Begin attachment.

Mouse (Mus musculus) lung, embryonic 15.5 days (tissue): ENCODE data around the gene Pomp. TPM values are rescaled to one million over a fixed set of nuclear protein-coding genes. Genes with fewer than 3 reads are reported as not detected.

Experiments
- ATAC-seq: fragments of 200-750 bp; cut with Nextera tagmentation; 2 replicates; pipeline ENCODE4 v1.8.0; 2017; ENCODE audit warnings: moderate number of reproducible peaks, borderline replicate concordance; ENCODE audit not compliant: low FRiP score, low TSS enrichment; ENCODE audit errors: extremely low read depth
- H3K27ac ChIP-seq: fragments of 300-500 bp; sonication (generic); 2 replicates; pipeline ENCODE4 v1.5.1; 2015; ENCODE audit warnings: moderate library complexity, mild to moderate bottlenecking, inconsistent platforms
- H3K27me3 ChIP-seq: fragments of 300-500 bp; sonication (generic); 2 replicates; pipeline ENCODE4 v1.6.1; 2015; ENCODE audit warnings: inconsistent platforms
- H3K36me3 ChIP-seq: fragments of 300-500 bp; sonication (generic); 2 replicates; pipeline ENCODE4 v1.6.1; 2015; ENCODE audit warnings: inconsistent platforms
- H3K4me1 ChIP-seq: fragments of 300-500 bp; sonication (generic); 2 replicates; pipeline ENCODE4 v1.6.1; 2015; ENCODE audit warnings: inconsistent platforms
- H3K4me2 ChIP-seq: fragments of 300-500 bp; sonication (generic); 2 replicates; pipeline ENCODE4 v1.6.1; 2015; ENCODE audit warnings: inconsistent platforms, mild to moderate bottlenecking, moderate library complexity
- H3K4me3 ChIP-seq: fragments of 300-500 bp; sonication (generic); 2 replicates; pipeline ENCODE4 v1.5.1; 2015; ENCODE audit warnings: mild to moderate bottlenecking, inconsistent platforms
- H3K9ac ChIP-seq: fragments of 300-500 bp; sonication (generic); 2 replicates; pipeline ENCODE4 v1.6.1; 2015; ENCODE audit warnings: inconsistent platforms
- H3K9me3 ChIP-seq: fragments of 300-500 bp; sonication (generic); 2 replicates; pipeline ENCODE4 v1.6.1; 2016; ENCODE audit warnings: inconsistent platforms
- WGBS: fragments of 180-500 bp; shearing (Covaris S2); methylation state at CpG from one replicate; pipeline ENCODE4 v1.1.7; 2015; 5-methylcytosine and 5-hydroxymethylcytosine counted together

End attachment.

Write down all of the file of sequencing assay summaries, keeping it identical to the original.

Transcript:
Mouse (Mus musculus) lung, embryonic 15.5 days (tissue): ENCODE data around the gene Pomp. TPM values are rescaled to one million over a fixed set of nuclear protein-coding genes. Genes with fewer than 3 reads are reported as not detected.

Experiments
- ATAC-seq: fragments of 200-750 bp; cut with Nextera tagmentation; 2 replicates; pipeline ENCODE4 v1.8.0; 2017; ENCODE audit warnings: moderate number of reproducible peaks, borderline replicate concordance; ENCODE audit not compliant: low FRiP score, low TSS enrichment; ENCODE audit errors: extremely low read depth
- H3K27ac ChIP-seq: fragments of 300-500 bp; sonication (generic); 2 replicates; pipeline ENCODE4 v1.5.1; 2015; ENCODE audit warnings: moderate library complexity, mild to moderate bottlenecking, inconsistent platforms
- H3K27me3 ChIP-seq: fragments of 300-500 bp; sonication (generic); 2 replicates; pipeline ENCODE4 v1.6.1; 2015; ENCODE audit warnings: inconsistent platforms
- H3K36me3 ChIP-seq: fragments of 300-500 bp; sonication (generic); 2 replicates; pipeline ENCODE4 v1.6.1; 2015; ENCODE audit warnings: inconsistent platforms
- H3K4me1 ChIP-seq: fragments of 300-500 bp; sonication (generic); 2 replicates; pipeline ENCODE4 v1.6.1; 2015; ENCODE audit warnings: inconsistent platforms
- H3K4me2 ChIP-seq: fragments of 300-500 bp; sonication (generic); 2 replicates; pipeline ENCODE4 v1.6.1; 2015; ENCODE audit warnings: inconsistent platforms, mild to moderate bottlenecking, moderate library complexity
- H3K4me3 ChIP-seq: fragments of 300-500 bp; sonication (generic); 2 replicates; pipeline ENCODE4 v1.5.1; 2015; ENCODE audit warnings: mild to moderate bottlenecking, inconsistent platforms
- H3K9ac ChIP-seq: fragments of 300-500 bp; sonication (generic); 2 replicates; pipeline ENCODE4 v1.6.1; 2015; ENCODE audit warnings: inconsistent platforms
- H3K9me3 ChIP-seq: fragments of 300-500 bp; sonication (generic); 2 replicates; pipeline ENCODE4 v1.6.1; 2016; ENCODE audit warnings: inconsistent platforms
- WGBS: fragments of 180-500 bp; shearing (Covaris S2); methylation state at CpG from one replicate; pipeline ENCODE4 v1.1.7; 2015; 5-methylcytosine and 5-hydroxymethylcytosine counted together